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Adequacy of niacin, folate, and vitamin B12 intakes from foods among newfoundland and labrador adults.
MedLine Citation:
PMID:  23750977     Owner:  NLM     Status:  In-Data-Review    
Abstract/OtherAbstract:
Purpose: Adequacy of intake for niacin, folate, and vitamin B12 from food was estimated in an adult population in Newfoundland and Labrador (NL). Also considered was whether study findings support current Canadian food fortification policies. Methods: Four hundred randomly selected adult NL residents were surveyed by telephone. Secondary analysis was performed on two 24-hour food recalls for each participant. Mean daily intakes of niacin, folate, and vitamin B12 were estimated from foods only and compared by sex/age subgroup. Adequacy of intakes was estimated. Contributions of folate by ready-to-eat cereal and bread products were also estimated. Results: Intakes of all three nutrients were higher in men. In comparison with recommendations, daily niacin intakes were as follows: excessive for 21.9% of all participants (and for 56.8% of men aged 28 to 54), within the recommended range for 73.6%, and less than adequate for 4.5%. In comparison with recommendations, daily folate intakes were as follows: within the recommended range for 18.1% of participants and less than adequate for 81.9%. In comparison with recommendations, daily vitamin B12 intakes were less than adequate for 36.3% of participants. Conclusions: More than 20% of those surveyed were consuming, from food alone, niacin at levels above the maximum recommended. Food fortification policies pertaining to niacin should be revisited. In addition, despite fortification, NL adults may be consuming inadequate amounts of folate from foods.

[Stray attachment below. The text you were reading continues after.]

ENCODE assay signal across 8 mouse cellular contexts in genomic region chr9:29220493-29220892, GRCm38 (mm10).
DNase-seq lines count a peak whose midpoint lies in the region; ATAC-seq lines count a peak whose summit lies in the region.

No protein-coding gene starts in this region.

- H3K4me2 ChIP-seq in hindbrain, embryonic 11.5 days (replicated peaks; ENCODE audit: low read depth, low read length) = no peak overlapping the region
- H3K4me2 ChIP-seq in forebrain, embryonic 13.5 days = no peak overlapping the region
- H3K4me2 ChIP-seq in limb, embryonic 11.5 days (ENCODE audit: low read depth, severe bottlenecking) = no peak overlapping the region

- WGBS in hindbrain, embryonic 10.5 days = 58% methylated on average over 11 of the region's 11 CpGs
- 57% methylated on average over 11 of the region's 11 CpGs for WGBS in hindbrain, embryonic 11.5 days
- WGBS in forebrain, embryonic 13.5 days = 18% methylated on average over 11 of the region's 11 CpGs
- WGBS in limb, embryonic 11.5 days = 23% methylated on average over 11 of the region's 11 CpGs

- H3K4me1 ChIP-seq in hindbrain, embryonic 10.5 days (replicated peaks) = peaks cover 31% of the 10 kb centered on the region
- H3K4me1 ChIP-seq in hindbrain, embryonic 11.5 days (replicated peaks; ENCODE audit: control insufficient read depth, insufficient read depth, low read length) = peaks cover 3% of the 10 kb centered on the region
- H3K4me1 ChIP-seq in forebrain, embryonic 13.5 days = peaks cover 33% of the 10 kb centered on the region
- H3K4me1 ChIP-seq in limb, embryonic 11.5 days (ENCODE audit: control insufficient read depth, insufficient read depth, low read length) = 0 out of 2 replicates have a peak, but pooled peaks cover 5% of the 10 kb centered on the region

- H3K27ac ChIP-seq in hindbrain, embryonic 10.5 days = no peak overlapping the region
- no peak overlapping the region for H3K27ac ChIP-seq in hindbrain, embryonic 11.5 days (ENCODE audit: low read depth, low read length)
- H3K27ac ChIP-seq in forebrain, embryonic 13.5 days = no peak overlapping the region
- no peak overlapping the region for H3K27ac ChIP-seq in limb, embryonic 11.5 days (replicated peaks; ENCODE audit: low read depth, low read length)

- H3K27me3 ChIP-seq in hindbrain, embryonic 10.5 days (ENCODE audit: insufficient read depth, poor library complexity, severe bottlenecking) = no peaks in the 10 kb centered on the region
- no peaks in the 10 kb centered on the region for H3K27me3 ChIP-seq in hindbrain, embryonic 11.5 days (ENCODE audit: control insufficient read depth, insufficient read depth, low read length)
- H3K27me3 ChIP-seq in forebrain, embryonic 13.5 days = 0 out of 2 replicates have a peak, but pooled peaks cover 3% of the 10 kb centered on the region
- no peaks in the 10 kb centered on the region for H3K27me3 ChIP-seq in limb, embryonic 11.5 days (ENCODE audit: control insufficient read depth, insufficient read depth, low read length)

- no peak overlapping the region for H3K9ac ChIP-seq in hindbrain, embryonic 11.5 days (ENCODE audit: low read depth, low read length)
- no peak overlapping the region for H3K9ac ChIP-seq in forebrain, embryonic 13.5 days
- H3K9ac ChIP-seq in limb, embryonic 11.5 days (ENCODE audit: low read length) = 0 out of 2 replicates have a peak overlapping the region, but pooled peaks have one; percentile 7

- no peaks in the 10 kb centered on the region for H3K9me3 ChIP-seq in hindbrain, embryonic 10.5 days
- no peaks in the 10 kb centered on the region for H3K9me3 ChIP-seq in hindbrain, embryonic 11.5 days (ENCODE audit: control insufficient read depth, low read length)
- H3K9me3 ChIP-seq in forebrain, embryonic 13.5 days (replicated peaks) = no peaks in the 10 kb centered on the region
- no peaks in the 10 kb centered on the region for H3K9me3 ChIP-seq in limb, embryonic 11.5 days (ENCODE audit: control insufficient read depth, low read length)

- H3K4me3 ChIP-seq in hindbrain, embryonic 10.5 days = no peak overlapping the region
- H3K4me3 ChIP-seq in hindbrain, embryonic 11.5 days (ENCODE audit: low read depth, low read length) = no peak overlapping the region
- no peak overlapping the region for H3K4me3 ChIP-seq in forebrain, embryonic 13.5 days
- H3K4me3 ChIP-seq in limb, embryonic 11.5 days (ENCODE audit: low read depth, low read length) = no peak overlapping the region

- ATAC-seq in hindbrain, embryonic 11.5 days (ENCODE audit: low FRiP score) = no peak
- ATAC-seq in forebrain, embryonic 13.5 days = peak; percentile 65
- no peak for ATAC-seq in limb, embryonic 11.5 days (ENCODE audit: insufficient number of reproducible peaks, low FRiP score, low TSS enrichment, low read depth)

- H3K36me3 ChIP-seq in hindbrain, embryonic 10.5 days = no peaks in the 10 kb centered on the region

Authors:
Jennifer Colbourne; Natasha Baker; Peter Wang; Lin Liu; Christina Tucker; Barbara Roebothan
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Publication Detail:
Type:  Journal Article    
Journal Detail:
Title:  Canadian journal of dietetic practice and research : a publication of Dietitians of Canada = Revue canadienne de la pratique et de la recherche en diététique : une publication des Diététistes du Canada     Volume:  74     ISSN:  1486-3847     ISO Abbreviation:  Can J Diet Pract Res     Publication Date:  2013  
Date Detail:
Created Date:  2013-06-11     Completed Date:  -     Revised Date:  -    
Medline Journal Info:
Nlm Unique ID:  9811151     Medline TA:  Can J Diet Pract Res     Country:  Canada    
Other Details:
Languages:  eng     Pagination:  63-8     Citation Subset:  IM    
Affiliation:
Memorial University of Newfoundland.
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